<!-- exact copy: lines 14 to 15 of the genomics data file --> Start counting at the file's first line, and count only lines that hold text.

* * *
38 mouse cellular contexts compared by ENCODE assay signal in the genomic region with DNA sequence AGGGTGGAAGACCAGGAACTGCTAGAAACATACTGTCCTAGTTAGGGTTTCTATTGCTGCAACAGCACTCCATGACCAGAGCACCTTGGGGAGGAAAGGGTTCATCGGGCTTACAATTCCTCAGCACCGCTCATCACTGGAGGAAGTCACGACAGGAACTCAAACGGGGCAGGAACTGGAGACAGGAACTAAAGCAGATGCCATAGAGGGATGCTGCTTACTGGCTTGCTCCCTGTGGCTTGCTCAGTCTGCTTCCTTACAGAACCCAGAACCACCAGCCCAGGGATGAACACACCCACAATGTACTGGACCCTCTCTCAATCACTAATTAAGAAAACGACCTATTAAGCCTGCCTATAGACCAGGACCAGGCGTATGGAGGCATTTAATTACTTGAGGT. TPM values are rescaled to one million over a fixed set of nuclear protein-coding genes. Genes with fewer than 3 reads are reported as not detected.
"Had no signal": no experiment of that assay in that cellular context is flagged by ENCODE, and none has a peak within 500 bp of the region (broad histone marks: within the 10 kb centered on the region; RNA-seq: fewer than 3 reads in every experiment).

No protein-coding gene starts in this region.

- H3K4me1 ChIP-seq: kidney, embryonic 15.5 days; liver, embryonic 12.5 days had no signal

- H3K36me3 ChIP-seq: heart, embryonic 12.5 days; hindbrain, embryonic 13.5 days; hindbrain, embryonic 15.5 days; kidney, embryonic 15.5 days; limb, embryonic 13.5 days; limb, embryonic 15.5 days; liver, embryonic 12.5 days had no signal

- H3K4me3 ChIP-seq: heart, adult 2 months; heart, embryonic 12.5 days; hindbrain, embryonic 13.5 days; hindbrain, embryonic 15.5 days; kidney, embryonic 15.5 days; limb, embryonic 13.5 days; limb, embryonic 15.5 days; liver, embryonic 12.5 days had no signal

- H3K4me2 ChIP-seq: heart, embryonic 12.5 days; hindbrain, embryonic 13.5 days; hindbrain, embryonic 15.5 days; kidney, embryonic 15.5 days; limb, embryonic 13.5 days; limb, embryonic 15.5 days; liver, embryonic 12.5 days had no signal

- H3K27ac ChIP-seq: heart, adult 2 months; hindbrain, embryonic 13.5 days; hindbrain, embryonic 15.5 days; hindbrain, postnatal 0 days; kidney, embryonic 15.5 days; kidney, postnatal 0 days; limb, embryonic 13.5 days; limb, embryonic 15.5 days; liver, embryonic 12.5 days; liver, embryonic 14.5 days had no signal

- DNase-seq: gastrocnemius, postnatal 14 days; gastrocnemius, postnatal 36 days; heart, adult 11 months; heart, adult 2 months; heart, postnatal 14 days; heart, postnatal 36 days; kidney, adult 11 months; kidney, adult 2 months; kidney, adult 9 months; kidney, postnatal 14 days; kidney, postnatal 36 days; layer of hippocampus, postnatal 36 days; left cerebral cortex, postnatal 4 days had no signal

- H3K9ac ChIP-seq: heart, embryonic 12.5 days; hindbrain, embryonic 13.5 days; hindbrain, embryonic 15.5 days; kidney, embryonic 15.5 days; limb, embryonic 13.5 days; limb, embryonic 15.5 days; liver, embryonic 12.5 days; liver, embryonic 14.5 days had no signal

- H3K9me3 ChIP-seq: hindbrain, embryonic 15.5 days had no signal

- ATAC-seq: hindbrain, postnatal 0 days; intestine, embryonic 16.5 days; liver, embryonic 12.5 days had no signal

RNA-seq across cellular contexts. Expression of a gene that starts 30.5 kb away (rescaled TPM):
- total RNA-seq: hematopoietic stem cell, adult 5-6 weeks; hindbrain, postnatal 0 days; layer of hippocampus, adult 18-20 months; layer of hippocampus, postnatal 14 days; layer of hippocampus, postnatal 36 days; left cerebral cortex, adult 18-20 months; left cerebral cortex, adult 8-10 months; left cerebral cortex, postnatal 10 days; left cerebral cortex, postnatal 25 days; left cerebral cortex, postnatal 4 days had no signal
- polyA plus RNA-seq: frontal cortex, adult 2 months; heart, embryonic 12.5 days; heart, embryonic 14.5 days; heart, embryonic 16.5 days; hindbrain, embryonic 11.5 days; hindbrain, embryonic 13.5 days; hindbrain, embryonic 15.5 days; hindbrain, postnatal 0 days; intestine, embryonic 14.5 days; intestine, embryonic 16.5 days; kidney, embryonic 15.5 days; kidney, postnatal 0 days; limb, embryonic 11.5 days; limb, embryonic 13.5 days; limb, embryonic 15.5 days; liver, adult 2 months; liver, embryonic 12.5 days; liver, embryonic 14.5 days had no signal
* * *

- total RNA-seq: hematopoietic stem cell, adult 5-6 weeks; hindbrain, postnatal 0 days; layer of hippocampus, adult 18-20 months; layer of hippocampus, postnatal 14 days; layer of hippocampus, postnatal 36 days; left cerebral cortex, adult 18-20 months; left cerebral cortex, adult 8-10 months; left cerebral cortex, postnatal 10 days; left cerebral cortex, postnatal 25 days; left cerebral cortex, postnatal 4 days had no signal
- polyA plus RNA-seq: frontal cortex, adult 2 months; heart, embryonic 12.5 days; heart, embryonic 14.5 days; heart, embryonic 16.5 days; hindbrain, embryonic 11.5 days; hindbrain, embryonic 13.5 days; hindbrain, embryonic 15.5 days; hindbrain, postnatal 0 days; intestine, embryonic 14.5 days; intestine, embryonic 16.5 days; kidney, embryonic 15.5 days; kidney, postnatal 0 days; limb, embryonic 11.5 days; limb, embryonic 13.5 days; limb, embryonic 15.5 days; liver, adult 2 months; liver, embryonic 12.5 days; liver, embryonic 14.5 days had no signal